Beyond Return on Investment

Disclaimer: I am not an economist, venture capitalist, or CEO. I have more to learn in this area but want to share what I’ve learned so far.

It is a standard practice to make business decisions based on predicted Return on Investment (ROI).

There are many reasons for this. Nobody wants to invest money on something that won’t make more money back. And it’s a bad idea to invest in something with a low return on investment if the time spent doing that prohibits work that promises a higher return on investment.

However, a policy of always requiring a ROI analysis to be done before work is approved risks the most innovative and highest ROI work never being approved. If this sounds contradictory, let me explain.

We almost never know for certain how much money will bring in. Occasionally we might be offered a fixed price for a fixed amount of work by a client who is reliable, and of course these make for a good business case.

At other times, we need to estimate the number of sales a product will have. This might be based on well known factors, or there might be a lot of guesswork involved.

In the Pluralsight course “On Polyglot Programming“, Rob Conery talks with Ted Neward about the costs of rewriting software. Ted says you need a compelling reason to rewrite software but argues that there are compelling reasons for doing so. He explains that some investments are “Early bound” and others are “Late bound”. These have different definitions to those you might be familiar with.
Early bound means you get the benefits almost immediately, but might pay for them later. Late bound means you only start seeing the benefits months or years down the line. Learning a new language tends to be a late bound investment.

At the beginning of the film “Particle fever” (available on Netflix), it shows a lecture given at the time the Large Hadron Collider was about to be turned on, a professor was asked by an economist what was the economic gain of the Large Hadron Collider? This project cost a whopping $10 billion, so it’s an entirely reasonable question to ask. The equivalent US project, SSC, was cancelled due to politicians being unconvinced that the high investment was worthwhile.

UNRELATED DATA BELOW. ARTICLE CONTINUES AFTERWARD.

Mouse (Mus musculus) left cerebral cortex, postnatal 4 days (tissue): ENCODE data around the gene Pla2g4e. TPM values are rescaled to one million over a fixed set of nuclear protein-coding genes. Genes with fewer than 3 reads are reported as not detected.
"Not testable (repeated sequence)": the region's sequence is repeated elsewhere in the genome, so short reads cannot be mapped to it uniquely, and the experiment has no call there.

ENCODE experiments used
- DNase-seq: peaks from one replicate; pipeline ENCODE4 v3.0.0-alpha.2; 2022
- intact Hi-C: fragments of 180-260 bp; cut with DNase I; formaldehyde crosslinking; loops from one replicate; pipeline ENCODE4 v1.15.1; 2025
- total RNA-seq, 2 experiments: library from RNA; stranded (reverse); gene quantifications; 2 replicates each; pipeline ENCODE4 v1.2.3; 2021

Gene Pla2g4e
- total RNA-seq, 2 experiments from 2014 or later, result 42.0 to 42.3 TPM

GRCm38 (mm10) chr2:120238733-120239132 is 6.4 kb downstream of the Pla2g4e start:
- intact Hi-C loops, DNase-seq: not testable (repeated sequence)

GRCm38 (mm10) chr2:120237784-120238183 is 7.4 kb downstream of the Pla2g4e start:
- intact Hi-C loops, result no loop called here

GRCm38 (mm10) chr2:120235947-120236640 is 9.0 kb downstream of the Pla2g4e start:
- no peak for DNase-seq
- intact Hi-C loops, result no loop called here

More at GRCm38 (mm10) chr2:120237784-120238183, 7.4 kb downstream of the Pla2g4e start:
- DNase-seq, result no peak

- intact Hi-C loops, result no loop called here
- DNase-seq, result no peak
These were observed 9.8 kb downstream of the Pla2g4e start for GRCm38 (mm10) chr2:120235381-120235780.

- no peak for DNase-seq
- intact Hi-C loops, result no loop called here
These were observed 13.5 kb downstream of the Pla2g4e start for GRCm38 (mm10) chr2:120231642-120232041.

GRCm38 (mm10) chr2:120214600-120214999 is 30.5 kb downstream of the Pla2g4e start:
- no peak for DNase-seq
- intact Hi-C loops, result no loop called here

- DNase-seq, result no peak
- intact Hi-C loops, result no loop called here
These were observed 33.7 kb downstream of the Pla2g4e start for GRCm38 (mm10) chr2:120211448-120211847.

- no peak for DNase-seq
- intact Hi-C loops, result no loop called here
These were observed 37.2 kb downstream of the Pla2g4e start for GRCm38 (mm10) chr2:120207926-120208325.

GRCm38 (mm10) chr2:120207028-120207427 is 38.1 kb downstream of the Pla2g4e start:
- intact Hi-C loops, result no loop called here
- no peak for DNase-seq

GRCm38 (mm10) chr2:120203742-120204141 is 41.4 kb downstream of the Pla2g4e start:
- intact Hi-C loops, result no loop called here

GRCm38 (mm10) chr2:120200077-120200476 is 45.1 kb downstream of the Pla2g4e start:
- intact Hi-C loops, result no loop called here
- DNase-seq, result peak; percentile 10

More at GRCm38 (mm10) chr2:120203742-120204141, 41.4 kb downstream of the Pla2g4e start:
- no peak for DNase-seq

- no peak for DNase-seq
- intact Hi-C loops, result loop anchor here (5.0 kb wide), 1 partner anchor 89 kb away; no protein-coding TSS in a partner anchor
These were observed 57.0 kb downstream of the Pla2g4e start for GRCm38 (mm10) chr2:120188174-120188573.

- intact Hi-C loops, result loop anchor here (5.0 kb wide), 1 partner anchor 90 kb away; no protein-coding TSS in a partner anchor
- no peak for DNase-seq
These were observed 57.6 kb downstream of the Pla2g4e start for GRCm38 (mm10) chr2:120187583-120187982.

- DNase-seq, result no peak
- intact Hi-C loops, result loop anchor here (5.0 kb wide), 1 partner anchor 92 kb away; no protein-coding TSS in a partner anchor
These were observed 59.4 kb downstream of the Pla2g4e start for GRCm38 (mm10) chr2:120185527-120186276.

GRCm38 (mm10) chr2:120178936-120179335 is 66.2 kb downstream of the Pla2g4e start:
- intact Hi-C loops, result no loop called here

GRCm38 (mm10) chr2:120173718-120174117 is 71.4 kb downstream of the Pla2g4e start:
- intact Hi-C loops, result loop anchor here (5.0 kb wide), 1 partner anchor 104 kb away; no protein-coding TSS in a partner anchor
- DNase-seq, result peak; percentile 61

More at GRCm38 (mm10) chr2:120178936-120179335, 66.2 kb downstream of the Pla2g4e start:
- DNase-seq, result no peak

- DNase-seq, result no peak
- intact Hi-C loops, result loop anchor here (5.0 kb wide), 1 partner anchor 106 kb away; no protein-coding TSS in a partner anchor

The answer was “I have no idea!”. He went on to say that there was no economic gain at the time that radio waves were discovered because there were no radios at the time.

I’m not advising anyone to bankroll a huge project without a clear business case. But if we look much more broadly, at the economic benefits of scientific discovery, we can see huge benefits. But in most cases these discoveries weren’t driven by money, but by a thirst for knowledge and understanding.

Artists generally don’t do ROI analysis before trying something new. Sometimes a painter may wait for a commission before beginning a work, but often it is produced for the love of the work, and the price that it sells for is highly unpredictable. There are some known factors, like a value that previous works by the same artist have sold for.

Ultimately the customer decides what he wants to buy and what he doesn’t. There is no guarantee of a sale. But most artists don’t let that stop them from experimenting with new ideas and new works.

Maybe software engineers should not liken themselves to artists. We should always be humble. If we think of our tiny place within the universe, it is natural to feel humble.

What do you think? Is economic analysis always the best way, or only sometimes? What else should we consider?

I am currently running this poll on Twitter:

Further Reading
on polyglot programming

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